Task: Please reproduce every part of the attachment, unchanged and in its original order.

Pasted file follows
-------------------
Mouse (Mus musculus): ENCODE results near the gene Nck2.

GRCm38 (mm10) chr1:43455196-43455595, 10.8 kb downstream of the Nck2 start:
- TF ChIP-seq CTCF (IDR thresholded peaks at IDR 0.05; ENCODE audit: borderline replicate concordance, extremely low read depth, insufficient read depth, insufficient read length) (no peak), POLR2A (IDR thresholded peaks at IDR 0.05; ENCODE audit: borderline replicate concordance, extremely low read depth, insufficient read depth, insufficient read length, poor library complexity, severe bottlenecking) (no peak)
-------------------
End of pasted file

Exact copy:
Mouse (Mus musculus): ENCODE results near the gene Nck2.

GRCm38 (mm10) chr1:43455196-43455595, 10.8 kb downstream of the Nck2 start:
- TF ChIP-seq CTCF (IDR thresholded peaks at IDR 0.05; ENCODE audit: borderline replicate concordance, extremely low read depth, insufficient read depth, insufficient read length) (no peak), POLR2A (IDR thresholded peaks at IDR 0.05; ENCODE audit: borderline replicate concordance, extremely low read depth, insufficient read depth, insufficient read length, poor library complexity, severe bottlenecking) (no peak)